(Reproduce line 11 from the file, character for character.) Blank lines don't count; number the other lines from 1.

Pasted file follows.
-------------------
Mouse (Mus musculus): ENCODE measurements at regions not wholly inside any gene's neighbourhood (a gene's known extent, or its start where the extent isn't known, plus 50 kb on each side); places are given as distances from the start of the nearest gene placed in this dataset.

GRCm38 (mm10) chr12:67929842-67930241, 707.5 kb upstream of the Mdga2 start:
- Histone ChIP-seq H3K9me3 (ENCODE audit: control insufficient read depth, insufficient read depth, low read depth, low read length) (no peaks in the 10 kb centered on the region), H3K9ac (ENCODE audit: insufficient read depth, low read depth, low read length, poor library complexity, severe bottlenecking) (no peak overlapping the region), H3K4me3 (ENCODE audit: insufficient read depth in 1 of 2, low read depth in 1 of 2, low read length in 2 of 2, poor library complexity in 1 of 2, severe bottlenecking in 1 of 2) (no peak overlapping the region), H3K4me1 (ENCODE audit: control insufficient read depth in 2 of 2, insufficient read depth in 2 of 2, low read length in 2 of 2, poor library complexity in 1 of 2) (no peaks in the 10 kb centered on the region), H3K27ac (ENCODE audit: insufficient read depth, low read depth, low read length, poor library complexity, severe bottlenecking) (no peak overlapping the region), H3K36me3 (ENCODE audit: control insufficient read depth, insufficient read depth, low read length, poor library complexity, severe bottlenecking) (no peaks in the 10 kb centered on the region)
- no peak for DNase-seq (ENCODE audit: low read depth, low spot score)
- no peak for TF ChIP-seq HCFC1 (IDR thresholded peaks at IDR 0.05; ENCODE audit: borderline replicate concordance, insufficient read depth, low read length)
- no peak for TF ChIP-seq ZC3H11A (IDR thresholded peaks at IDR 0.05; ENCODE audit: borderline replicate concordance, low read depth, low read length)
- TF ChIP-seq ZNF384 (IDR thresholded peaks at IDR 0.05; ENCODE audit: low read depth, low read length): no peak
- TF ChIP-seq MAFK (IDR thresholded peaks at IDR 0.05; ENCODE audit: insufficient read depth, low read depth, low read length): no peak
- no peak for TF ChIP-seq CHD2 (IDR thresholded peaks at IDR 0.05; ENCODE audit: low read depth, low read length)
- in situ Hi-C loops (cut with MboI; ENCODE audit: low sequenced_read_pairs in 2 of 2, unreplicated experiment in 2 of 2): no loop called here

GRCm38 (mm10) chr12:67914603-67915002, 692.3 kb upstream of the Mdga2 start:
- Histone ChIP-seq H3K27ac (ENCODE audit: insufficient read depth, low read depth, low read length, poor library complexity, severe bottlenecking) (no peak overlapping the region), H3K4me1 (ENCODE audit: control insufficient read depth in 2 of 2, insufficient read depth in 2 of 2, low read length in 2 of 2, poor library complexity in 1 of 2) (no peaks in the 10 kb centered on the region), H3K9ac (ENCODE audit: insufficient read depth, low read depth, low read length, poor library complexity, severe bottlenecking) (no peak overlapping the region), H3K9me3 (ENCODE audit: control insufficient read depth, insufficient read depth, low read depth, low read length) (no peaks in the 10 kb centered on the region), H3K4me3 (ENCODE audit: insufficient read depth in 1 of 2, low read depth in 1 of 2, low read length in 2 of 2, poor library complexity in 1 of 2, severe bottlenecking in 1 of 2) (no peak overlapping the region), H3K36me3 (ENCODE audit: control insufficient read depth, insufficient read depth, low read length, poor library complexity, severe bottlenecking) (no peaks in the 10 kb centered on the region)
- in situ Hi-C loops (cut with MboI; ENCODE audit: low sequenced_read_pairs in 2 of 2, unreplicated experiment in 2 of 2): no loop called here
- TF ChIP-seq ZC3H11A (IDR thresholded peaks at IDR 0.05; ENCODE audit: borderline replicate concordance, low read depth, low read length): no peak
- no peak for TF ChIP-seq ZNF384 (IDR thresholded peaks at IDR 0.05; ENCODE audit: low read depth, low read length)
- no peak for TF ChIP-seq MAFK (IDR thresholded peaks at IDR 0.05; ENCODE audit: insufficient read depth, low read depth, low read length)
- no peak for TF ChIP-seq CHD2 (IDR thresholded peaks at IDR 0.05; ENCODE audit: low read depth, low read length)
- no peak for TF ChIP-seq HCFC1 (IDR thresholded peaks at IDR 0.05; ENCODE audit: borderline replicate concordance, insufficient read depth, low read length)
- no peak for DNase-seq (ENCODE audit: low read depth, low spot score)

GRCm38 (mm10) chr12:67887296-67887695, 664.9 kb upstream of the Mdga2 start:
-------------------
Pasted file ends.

GRCm38 (mm10) chr12:67914603-67915002, 692.3 kb upstream of the Mdga2 start: